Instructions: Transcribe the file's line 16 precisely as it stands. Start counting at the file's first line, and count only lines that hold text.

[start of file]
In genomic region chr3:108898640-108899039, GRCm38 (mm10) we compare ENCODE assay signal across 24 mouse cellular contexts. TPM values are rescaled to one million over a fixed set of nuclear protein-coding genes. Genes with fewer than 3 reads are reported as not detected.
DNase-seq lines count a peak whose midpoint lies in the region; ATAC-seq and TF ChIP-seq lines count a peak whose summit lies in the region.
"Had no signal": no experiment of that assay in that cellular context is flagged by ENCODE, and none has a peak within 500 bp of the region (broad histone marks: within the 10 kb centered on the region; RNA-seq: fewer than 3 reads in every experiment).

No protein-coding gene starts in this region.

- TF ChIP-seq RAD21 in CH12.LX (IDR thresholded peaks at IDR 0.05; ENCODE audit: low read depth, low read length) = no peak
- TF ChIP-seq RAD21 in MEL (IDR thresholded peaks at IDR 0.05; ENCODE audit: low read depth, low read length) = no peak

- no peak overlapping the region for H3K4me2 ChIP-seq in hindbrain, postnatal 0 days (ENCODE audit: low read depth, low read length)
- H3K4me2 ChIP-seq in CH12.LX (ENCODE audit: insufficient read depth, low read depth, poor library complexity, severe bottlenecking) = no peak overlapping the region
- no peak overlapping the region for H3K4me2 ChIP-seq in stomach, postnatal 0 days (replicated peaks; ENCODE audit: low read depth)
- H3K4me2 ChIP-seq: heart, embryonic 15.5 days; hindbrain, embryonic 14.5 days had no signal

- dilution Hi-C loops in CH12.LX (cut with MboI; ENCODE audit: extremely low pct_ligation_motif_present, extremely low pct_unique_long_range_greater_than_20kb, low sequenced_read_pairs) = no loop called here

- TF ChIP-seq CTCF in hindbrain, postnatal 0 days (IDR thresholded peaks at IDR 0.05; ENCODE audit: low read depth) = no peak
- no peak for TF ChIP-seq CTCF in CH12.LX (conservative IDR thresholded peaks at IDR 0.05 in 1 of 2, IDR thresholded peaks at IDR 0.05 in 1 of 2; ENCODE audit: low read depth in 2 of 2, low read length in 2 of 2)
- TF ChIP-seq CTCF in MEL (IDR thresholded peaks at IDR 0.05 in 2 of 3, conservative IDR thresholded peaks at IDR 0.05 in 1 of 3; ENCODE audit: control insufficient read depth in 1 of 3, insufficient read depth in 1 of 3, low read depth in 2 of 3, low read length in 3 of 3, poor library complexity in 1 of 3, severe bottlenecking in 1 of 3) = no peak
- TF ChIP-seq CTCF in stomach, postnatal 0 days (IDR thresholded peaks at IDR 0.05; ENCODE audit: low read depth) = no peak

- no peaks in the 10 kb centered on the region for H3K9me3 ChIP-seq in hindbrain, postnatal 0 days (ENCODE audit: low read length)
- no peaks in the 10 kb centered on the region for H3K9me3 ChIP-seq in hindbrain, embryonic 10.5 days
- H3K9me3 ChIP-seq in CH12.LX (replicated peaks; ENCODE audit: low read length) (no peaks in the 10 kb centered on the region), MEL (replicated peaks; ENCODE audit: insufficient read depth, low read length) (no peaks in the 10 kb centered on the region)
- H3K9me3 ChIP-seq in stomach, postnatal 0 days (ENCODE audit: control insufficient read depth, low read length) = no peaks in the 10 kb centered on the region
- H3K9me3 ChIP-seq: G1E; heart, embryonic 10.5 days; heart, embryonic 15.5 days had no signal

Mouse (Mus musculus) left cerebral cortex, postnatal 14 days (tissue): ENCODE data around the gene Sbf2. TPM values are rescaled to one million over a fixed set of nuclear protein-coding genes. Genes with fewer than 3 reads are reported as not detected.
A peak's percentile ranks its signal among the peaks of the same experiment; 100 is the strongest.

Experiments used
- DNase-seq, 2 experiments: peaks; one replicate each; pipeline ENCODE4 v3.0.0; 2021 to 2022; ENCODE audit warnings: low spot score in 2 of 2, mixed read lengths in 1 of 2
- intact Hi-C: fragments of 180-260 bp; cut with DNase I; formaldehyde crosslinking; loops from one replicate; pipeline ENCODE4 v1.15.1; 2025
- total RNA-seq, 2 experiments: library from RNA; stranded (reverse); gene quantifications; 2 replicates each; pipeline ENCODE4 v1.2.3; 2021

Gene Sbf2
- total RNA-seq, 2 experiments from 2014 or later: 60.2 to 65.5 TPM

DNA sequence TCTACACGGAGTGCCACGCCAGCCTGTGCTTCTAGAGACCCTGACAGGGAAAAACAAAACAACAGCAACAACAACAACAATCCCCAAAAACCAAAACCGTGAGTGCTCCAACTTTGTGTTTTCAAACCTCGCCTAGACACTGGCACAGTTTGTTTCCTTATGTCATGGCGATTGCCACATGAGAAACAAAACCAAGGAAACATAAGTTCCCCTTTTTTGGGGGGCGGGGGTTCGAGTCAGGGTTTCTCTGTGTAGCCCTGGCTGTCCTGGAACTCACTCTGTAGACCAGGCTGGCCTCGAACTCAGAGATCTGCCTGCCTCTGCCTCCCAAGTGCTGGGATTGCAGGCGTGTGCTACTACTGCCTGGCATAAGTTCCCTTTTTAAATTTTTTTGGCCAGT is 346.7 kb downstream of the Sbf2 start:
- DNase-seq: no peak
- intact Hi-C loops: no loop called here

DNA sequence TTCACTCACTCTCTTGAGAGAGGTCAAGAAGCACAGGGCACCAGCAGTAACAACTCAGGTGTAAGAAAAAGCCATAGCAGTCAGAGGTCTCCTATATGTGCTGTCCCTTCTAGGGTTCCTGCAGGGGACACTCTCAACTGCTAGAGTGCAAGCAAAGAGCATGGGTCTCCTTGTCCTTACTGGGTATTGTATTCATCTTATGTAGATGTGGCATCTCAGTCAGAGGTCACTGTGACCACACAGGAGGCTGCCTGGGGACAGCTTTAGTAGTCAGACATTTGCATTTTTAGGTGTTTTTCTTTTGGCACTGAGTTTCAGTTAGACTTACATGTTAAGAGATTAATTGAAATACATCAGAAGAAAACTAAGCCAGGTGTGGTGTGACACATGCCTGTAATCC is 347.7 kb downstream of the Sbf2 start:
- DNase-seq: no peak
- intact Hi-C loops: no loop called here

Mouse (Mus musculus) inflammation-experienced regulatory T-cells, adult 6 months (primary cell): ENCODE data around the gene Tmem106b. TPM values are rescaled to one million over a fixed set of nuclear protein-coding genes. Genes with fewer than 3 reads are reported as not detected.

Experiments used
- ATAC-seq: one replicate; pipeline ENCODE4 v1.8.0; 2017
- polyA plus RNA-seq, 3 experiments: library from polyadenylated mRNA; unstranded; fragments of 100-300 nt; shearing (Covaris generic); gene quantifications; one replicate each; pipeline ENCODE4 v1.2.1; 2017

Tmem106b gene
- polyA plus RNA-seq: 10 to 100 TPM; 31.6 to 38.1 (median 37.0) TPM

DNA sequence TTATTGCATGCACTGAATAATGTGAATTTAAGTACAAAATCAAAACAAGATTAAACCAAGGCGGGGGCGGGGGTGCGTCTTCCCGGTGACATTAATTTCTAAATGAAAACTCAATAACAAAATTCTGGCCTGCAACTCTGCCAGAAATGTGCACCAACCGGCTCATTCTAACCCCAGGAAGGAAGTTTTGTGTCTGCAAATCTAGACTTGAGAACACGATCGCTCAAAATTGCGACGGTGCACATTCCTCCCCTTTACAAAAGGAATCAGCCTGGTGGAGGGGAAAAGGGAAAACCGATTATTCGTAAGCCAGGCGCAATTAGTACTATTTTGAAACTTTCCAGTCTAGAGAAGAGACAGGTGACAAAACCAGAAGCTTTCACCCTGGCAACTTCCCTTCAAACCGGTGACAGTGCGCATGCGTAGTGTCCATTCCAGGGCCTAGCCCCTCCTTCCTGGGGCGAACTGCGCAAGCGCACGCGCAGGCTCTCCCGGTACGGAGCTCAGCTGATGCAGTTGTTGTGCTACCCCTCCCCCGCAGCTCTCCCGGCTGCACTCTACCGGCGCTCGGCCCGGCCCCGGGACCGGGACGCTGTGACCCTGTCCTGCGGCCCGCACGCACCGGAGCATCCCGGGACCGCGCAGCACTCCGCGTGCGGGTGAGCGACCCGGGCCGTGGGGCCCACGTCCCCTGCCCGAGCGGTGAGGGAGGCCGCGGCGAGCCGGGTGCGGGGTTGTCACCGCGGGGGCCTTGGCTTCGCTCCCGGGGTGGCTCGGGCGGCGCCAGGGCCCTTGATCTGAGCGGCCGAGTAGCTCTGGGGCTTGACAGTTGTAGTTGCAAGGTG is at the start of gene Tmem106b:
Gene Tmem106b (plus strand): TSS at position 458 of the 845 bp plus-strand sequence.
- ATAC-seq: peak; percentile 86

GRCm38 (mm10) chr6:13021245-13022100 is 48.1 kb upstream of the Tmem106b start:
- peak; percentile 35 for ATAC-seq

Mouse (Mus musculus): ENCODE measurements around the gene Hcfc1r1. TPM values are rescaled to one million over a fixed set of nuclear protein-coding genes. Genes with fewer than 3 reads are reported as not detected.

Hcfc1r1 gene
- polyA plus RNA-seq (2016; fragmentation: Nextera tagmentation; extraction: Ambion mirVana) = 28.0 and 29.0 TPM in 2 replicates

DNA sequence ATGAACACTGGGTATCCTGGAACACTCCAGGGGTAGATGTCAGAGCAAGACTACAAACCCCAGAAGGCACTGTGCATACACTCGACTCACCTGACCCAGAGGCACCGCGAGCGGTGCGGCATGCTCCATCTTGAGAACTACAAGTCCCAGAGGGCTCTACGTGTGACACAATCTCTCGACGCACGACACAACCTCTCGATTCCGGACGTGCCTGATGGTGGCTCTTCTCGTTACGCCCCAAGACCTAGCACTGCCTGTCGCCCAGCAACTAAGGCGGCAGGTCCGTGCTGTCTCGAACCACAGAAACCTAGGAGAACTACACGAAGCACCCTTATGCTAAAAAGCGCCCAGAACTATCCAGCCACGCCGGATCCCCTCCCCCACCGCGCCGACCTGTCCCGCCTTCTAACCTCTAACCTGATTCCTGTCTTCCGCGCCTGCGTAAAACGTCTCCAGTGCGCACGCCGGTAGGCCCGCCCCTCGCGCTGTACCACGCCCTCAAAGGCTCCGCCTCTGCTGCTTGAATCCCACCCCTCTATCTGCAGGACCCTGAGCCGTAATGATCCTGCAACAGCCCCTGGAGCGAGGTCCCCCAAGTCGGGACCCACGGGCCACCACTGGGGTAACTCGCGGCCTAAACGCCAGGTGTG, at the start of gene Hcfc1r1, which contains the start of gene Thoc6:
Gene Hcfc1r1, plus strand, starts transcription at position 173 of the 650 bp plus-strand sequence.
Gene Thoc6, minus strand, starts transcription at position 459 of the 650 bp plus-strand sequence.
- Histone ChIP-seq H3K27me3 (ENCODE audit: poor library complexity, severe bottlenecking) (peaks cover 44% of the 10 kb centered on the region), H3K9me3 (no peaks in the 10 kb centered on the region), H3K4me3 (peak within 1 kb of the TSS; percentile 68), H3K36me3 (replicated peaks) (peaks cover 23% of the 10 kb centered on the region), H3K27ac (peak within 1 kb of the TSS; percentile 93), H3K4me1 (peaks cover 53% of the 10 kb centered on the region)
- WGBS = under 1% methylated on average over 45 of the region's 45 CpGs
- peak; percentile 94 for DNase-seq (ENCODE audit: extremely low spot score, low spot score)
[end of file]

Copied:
- no peaks in the 10 kb centered on the region for H3K9me3 ChIP-seq in hindbrain, postnatal 0 days (ENCODE audit: low read length)